Cremation has been around for thousands of years. It is required by some faiths and forbidden by others. Governments, charged with protection of the public health and aesthetic of the community, have laws governing both cremation and burial practices. One way to view burial and cremation is to look at each as a means to the same end. Dust to dust. Cremation is quick, and burial is slow. Either one is a legal and acceptable means to the end. Most people understand what burial is about, but questions remain about cremation.
Cremation takes place in a chamber designed specifically for the purpose of reducing human remains to basic elements. This chamber is called a retort, cremator, or cremation chamber. One human body and only one at a time is cremated in the cremator. The body is clothed or shrouded and placed in a container before being placed in the cremation chamber. The container is made of a combustible material.
The cremation process takes from 2 to 3 hours. The time varies based on the size of the body and heat capacity of the cremation chamber. Typically, the chamber reaches between 1500 and 1900 degrees during the cremation process. The body is reduced to bone fragments. After cremation the chamber cools and the contents are swept clean, any metal is collected, and the larger bone fragments are crushed. The finished product is greyish white in color and is similar to the consistency of aquarium gravel. It is coarser than dust or ashes.
On average, four to six pounds of cremated remains are produced. The height of the individual has more impact on the amount of remains than the weight of the person. The composition of cremated remains is largely calcium carbonate. There are several options of what to do with remains. It is important, and sadly often overlooked, to have a plan for cremated remains that is acceptable for the family.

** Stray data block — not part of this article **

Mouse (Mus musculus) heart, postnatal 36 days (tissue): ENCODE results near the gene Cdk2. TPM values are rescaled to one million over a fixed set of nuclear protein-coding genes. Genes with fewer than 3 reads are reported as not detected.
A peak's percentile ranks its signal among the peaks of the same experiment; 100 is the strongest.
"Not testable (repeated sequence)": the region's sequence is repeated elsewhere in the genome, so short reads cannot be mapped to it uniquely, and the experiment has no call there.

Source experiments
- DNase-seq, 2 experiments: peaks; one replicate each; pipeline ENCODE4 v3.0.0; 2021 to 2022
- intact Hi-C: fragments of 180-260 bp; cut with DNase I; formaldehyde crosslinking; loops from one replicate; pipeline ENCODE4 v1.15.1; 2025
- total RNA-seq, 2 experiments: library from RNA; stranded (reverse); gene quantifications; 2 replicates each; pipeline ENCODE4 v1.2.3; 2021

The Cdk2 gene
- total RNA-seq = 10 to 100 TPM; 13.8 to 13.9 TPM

Cremated remains can be buried in a cemetery. Many cemeteries allow one cremated family member to be buried in the same grave space along with another family member. This option is a cost savings since a second burial space is not needed. It also gives family members the benefit of having a location to visit and remember.
Ashes can also be scattered on private property or buried at sea. See epa.gov for the laws regarding burial at sea. There are also services that will assist a family with carrying out a sea burial. It is always advisable to work through your family funeral home. Your local funeral director will know who to call and who can be trusted to carry out your family member’s wishes.
It is also possible for family members to keep the remains in an urn or in attractive jewelry pieces. The best person to help you sort out all of these decisions and choices is your funeral director or advance funeral planner. Both typically offer consultation at no cost.